Darling, Je Vous Aime Beaucoup

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"Darling, Je Vous Aime Beaucoup" is a popular song with words and music by Anna Sosenko in 1935.

It was introduced in the film Love and Hisses by Hildegarde and charted by Hildegarde at # 21 in 1943.

The best-selling version of the song was recorded by Nat King Cole in 1954 which reached a peak Billboard position # 7 in 1955.

Deep River Boys with orchestra recorded the song in Oslo on August 24, 1956. It was released on the extended play Hello young lovers (HMV 7EGN 12). The stranger on the balcony in Bob Dylan's and Jacques Levy's song "Black Diamond Bay" from the 1976 album "Desire" says “My darling, je vous aime beaucoup” to the female character.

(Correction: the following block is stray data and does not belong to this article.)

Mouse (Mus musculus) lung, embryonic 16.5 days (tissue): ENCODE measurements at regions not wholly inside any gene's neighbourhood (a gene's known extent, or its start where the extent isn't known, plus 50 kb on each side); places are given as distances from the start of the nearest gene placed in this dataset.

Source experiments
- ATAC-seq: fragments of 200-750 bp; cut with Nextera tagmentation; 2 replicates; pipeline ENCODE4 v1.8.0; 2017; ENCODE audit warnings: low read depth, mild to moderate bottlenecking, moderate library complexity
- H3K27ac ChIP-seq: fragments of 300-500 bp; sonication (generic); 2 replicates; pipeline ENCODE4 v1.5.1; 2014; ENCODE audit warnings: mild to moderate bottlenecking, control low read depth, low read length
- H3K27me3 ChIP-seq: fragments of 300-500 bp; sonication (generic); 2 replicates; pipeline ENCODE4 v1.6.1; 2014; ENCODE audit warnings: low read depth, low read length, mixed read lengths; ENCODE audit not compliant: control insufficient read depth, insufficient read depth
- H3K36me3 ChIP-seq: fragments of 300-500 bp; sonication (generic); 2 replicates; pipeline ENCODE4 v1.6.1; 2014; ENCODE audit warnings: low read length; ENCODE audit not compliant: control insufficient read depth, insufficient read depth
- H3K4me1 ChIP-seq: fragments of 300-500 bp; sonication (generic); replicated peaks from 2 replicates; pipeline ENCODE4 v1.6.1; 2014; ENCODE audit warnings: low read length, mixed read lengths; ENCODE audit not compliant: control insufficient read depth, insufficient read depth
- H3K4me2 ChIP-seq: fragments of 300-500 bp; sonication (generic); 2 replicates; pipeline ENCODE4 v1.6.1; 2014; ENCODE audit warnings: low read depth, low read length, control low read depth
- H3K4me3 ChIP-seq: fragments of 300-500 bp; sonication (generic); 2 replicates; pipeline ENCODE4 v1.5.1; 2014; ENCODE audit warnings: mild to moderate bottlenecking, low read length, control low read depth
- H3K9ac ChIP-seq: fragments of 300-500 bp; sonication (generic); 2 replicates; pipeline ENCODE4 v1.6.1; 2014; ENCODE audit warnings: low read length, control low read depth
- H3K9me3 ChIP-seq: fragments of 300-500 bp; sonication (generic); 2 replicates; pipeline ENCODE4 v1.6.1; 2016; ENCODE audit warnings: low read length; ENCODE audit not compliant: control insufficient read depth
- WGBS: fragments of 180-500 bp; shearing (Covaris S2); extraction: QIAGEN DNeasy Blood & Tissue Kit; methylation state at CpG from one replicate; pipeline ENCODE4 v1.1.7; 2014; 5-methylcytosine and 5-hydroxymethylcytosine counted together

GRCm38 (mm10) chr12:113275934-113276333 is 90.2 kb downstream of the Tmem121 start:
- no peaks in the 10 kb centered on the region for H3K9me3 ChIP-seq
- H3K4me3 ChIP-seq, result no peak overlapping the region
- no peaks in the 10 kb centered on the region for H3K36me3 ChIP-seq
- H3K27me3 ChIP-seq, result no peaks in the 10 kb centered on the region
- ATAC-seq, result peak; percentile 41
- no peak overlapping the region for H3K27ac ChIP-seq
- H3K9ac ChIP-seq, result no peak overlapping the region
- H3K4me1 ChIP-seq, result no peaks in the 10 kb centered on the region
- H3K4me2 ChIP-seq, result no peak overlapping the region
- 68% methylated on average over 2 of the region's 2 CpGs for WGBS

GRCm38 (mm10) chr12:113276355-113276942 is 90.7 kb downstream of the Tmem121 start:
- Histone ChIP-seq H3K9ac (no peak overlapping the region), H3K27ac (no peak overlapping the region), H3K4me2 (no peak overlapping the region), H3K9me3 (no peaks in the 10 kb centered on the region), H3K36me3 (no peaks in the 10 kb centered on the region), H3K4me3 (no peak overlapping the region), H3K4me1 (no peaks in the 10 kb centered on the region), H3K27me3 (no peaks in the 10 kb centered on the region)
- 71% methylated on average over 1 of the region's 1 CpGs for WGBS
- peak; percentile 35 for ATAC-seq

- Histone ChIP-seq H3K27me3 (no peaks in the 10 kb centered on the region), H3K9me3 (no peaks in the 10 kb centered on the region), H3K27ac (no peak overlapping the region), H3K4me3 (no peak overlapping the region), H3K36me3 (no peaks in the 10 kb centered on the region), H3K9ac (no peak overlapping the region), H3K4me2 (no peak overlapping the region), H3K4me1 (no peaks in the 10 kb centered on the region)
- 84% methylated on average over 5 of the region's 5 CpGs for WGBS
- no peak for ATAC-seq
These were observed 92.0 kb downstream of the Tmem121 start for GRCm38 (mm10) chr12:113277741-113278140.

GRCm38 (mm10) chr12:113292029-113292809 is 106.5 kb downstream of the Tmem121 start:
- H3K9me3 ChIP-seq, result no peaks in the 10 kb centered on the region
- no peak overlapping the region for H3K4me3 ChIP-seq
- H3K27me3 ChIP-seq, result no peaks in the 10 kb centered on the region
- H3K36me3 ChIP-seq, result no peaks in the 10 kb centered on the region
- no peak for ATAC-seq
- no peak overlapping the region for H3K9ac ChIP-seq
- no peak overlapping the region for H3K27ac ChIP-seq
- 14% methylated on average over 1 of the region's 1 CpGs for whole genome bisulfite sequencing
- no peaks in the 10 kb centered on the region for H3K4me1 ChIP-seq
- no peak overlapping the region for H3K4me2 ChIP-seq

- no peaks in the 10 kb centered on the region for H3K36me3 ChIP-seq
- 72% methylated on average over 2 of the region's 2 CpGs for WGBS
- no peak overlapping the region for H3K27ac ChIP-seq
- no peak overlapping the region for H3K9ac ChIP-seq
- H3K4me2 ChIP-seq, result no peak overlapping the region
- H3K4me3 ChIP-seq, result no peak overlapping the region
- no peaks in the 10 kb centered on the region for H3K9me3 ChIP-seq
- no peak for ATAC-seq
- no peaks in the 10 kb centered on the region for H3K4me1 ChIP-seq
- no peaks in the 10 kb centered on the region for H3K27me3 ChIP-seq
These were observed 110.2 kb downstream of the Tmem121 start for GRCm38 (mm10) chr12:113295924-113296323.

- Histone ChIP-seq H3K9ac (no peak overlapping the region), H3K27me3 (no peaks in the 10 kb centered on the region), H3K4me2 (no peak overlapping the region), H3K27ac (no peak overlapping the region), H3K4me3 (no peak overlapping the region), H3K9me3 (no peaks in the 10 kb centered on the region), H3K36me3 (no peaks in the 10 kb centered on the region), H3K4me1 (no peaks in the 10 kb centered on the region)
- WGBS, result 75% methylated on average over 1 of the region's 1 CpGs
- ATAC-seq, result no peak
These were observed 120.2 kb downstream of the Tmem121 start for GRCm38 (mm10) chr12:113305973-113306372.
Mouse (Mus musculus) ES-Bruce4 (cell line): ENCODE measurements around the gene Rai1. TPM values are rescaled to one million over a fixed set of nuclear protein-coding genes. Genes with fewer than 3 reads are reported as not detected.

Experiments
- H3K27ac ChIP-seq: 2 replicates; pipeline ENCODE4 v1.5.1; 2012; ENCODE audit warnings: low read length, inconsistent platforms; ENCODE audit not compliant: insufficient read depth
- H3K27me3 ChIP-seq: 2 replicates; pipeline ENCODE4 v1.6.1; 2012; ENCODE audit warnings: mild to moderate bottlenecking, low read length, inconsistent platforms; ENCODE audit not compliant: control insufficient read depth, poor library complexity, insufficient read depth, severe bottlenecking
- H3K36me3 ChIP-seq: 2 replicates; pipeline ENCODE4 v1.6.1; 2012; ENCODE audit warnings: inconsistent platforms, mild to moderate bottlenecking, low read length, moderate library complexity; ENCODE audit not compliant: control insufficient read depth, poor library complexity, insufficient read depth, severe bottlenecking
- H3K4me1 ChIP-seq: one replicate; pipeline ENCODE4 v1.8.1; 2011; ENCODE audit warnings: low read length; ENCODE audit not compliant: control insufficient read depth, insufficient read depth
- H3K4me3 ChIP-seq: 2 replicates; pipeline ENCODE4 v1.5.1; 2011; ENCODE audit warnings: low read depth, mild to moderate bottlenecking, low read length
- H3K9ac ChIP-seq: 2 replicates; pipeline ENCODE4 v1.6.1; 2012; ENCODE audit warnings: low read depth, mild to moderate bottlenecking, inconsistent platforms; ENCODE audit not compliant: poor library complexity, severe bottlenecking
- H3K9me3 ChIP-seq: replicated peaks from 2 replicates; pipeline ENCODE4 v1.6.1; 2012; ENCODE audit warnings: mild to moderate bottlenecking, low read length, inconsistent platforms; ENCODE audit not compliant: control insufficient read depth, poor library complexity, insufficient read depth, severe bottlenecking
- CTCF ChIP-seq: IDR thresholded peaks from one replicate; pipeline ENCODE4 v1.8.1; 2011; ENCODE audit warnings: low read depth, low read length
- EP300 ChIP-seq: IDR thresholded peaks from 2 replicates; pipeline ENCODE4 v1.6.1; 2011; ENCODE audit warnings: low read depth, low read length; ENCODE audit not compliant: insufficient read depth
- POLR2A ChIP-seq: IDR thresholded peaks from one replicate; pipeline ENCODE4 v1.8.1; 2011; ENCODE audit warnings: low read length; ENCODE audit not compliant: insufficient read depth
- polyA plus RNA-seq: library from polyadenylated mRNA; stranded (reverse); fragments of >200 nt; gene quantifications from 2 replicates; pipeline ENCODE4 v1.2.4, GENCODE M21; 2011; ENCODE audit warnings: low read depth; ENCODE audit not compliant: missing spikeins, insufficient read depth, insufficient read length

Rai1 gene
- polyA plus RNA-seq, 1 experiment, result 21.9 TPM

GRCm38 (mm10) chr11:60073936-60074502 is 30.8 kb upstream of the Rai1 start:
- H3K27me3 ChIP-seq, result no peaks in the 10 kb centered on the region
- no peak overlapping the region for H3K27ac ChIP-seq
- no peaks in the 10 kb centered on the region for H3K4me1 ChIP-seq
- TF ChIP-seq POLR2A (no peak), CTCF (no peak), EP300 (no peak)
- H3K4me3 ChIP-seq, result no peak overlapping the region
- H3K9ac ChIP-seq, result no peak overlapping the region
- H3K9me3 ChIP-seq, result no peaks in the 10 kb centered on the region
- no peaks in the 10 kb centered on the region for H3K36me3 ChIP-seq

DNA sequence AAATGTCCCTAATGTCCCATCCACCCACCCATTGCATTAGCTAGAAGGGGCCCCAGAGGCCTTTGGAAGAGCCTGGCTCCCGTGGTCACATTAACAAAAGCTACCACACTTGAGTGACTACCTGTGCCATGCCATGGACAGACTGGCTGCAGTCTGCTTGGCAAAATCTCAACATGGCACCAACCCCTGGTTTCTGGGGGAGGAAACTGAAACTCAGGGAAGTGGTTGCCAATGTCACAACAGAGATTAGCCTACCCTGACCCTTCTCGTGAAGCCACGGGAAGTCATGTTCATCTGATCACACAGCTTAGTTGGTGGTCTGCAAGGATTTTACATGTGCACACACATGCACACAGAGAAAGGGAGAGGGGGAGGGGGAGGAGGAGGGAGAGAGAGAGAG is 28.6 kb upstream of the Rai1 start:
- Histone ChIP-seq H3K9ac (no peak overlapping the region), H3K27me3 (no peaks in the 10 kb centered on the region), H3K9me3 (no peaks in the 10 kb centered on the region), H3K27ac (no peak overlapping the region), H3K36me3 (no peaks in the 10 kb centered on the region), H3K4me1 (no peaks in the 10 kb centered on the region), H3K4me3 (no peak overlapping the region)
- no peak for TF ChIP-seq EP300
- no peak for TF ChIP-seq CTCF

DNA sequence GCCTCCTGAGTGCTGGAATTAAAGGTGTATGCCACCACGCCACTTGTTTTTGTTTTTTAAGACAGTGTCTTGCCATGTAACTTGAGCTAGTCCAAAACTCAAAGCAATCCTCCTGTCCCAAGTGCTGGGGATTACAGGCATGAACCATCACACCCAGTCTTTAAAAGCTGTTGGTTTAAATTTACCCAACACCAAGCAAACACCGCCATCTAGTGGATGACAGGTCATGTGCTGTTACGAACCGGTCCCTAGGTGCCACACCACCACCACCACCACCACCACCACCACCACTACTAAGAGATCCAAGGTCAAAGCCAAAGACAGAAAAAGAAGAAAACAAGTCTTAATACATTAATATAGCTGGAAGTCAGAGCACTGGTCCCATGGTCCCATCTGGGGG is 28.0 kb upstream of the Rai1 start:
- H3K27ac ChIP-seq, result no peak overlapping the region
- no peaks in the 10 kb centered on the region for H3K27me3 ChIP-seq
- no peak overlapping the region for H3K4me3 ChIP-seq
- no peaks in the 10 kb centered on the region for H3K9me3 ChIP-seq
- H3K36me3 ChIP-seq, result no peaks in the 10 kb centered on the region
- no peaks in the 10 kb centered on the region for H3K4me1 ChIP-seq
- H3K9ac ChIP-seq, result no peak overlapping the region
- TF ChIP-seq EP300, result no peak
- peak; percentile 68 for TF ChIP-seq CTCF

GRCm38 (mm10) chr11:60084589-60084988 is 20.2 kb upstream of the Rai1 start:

The French in the title, along with "wish my French were good enough", is used as a refrain. It means "darling, I love you very much."

When the song was written, "je vous aime" (using the respectful second person plural) was the normal way of saying "I love you" in French - until a threshold of intimacy had been reached, or in public. It has come to sound quaint, as now one would normally say "je t'aime" (using the familiar second person singular), regardless of the level of intimacy or location,

"Je ne sais pas" in the song means "I don't know." "Compris" (or "compree" as it is sometimes phonetically spelled in printed lyrics) means "understood." "Toujours" means "always." "Chérie" means "dear." "Très très fort" means "very very strong" or "very much".